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Monday, July 7, 2008

For Friendship Assurance


Dr. Lester CN Simon

I didn’t know she was dead. I didn’t even know she was ill. There I was pulling out from the traffic lights when someone shouted out that one of our mutual school friends had died and had been cremated and her ashes were here. Friend turned into ashes? So much dust cannot be inhaled and digested in the twinkling of changing lights. Unlike the final call, green light does not mean go. It means proceed if able. Accidents are made of this.

Appropriately, I was passing by my primary school and immediately I imagined her going home from her secondary school in her tall, navy blue and white uniform with her straw hat coroneted with navy blue ribbon, walking as if the streets belonged to her. Never in a hurry, she always carried herself in a silent way with constitutive effortlessness. The dead tell tales.

In those days many of us from and around St. Johnston’s village and Sutherlands would walk to school and measure our times and paces regarding one another. Eventually most of us migrated to greener pastures in larger grounds; and contacts between us were as few and far between as the homecoming visits and distances apart. But on meeting up or calling up back home, we would talk about friends and family and work, in that order, and reminisce a bit about what we now call halcyon school days.

The last time I spoke to her was over the phone on a very busy day at work and I said I would pass by to say hello as usual. But somehow I just did not get around to it. So then, distal from the traffic lights, I recall her usually untroubled voice over the phone last year and my unkept promise to see her before she flew off to the far north again, when she would have told me that the dreaded cancer, the one most feared by all women, had sunken its claws into her. Driving along and trying to come to terms with so many decades crushed into seconds, I could only recall someone musing the results if one were to translate the Bible into dialect and realizing that the shortest verse would become, “Jesus put dung wan piece a bawling”.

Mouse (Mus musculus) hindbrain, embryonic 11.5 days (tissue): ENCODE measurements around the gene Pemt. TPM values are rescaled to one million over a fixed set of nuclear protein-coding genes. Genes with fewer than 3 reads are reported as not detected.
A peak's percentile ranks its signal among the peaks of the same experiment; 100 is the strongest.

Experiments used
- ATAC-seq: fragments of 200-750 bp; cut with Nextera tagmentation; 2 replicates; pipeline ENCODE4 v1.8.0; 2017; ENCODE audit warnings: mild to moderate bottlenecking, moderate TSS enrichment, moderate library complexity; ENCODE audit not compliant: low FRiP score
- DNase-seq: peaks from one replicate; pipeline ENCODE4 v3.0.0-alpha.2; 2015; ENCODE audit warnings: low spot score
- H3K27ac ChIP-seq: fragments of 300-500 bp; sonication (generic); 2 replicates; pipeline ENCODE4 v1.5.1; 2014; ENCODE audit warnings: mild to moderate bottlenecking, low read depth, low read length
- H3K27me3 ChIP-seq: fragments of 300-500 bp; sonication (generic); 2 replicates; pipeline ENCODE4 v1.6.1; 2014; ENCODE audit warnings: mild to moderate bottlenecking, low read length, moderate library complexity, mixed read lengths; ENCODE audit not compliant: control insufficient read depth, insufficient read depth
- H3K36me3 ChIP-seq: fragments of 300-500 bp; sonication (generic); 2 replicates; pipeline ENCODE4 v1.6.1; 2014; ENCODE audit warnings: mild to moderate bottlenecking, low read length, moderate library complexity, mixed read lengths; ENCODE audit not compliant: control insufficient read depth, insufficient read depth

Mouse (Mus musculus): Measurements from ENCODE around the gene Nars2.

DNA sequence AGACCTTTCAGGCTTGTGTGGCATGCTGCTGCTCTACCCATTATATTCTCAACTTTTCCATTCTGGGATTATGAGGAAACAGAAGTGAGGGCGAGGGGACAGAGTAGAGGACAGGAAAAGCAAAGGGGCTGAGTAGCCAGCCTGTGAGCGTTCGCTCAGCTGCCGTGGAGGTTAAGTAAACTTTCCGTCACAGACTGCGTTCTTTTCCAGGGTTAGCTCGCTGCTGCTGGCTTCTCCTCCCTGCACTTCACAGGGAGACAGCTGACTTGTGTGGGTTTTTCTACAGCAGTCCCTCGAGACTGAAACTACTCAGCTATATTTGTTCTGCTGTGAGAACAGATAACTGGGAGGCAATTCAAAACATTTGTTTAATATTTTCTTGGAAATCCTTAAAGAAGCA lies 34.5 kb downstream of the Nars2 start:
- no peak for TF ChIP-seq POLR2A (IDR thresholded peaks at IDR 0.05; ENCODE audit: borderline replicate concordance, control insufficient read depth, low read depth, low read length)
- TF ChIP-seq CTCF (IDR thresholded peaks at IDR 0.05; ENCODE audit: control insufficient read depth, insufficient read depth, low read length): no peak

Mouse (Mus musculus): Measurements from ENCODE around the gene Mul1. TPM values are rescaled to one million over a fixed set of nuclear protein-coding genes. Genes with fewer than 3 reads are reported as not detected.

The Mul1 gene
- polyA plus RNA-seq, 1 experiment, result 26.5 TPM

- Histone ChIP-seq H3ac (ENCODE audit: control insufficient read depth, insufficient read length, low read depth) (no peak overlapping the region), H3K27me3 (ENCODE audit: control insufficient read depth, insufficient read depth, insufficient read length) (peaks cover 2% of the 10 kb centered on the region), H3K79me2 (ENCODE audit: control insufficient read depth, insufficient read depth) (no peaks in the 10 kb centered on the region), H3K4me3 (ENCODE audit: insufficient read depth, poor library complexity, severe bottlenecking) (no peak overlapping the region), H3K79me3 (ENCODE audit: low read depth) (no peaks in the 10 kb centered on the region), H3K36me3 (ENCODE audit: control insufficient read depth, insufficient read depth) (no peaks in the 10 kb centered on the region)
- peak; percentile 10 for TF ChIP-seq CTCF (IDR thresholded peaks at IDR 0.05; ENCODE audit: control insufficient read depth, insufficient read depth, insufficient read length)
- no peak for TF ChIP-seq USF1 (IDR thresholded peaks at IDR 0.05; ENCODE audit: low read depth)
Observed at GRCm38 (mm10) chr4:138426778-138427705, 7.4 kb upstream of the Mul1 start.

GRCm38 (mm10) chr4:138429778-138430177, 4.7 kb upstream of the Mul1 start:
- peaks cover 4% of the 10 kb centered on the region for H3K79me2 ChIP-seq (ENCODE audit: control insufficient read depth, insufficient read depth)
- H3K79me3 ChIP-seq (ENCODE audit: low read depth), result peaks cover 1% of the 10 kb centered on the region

Where did she go? Back to the beginning and back to a stream of consciousness that will sometimes and forever flow through us as if by happenstance; telling us to cherish friends and family through the little moments of nuggets we share; telling us to rest down the blinking phone sometimes and go and hug someone. It might just be the last, earthly embrace.

I can only imagine that before the beginning of the end, as would be typical of her, she reflected on hope for us, and found some solace for herself as can be found in the melancholy, contralto voice of Kate McGarry in the song, The Target (Miracles Like These).

In this song, we can regard this dreaded cancer as the target, ourselves as the archer and our dear, departed friend as one of the streams and rivers.

Can the target straighten the eye of the archer
And strengthen his arm
Can the target will the arrow into the center of its heart
If miracles like these are possible

Can the ocean comfort the streams and the rivers
As they journey home
Will the secret finally be told that they can’t be kept apart
If miracles like these are possible
If miracles like these are possible
There is hope for me to meet you Lord

May the soul of Tracelyn Thomas rest in peace.

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